1.1Definition of Integrity
Integrity is consistency of actions, values, methods, measures, principles, expectationsand outcome. As a holistic concept, it judges the quality of a system in terms of its ability toachieve its own goals. A value system's abstraction depth and range of applicable interaction mayalso function as significant factors in identifying integrity due to their congruence or lack of congruence with empirical observation. A value system may evolve over time while retainingintegrity if those who espouse the values account for and resolve inconsistencies . In our opinion, integrity can be categorized into
Sincerity is behavior that is unfeigned and presents no false appearance. Leaders withintegrity are sincere and their actions match their words. The more a leader’s behavior matcheshis or her words, the more loyal people will become, both to the leader and
the organization .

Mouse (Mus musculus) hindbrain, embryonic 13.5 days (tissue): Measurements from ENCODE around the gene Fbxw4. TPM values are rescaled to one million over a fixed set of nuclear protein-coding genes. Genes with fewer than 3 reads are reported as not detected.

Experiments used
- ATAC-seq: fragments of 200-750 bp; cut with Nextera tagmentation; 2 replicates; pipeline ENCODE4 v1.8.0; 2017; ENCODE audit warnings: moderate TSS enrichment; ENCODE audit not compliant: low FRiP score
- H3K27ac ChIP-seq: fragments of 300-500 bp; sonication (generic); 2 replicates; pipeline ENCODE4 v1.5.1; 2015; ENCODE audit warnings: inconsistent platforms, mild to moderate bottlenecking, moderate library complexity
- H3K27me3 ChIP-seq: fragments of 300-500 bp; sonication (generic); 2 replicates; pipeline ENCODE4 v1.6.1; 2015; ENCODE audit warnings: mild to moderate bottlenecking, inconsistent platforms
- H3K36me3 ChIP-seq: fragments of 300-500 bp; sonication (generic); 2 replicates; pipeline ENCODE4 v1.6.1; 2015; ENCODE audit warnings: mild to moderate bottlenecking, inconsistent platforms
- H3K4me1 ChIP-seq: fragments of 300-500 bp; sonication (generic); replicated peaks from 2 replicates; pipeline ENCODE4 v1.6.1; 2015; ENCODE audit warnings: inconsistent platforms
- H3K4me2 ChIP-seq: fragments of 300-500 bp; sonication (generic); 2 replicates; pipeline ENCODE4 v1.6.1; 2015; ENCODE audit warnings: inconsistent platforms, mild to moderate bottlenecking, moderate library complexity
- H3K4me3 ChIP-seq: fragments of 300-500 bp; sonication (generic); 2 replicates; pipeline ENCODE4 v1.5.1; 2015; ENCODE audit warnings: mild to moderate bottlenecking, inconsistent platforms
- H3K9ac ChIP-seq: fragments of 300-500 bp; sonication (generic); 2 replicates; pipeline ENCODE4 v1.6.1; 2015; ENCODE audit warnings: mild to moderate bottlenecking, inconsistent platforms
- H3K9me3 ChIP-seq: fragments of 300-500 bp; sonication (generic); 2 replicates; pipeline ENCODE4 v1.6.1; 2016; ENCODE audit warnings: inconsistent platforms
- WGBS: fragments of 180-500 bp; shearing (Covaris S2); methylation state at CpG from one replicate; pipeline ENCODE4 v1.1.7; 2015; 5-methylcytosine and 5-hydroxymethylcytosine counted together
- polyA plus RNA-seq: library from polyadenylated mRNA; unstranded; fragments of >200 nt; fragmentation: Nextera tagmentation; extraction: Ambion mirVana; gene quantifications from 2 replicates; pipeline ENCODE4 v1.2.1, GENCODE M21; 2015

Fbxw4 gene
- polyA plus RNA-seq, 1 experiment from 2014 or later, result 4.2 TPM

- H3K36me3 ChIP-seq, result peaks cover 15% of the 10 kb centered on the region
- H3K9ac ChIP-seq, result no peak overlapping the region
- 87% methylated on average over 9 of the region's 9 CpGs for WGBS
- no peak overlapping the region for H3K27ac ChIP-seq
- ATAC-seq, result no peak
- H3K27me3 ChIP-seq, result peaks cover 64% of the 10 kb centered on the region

A single example of integrity makes an impression, but a leader’s behavior must beconsistent if he or she is to successfully shape an organization. In fact, integrity is an imperativesince a single breach of integrity can leave a permanent scar. Leaders must also be consistent intheir enforcement of disciplinary standards. A commander who uses discriminators such as rank or friendship to determine a response to a breach of discipline has a serious integrity problem. Nothing destroys morale quite as effectively as “throwing the book” at a junior officer for aserious infraction while allowing a senior officer to retire in lieu of punishment for similar behavior. Leaders must practice what they preach and apply standards even-handedly. It isessential for discipline, for morale, and for mission accomplishment .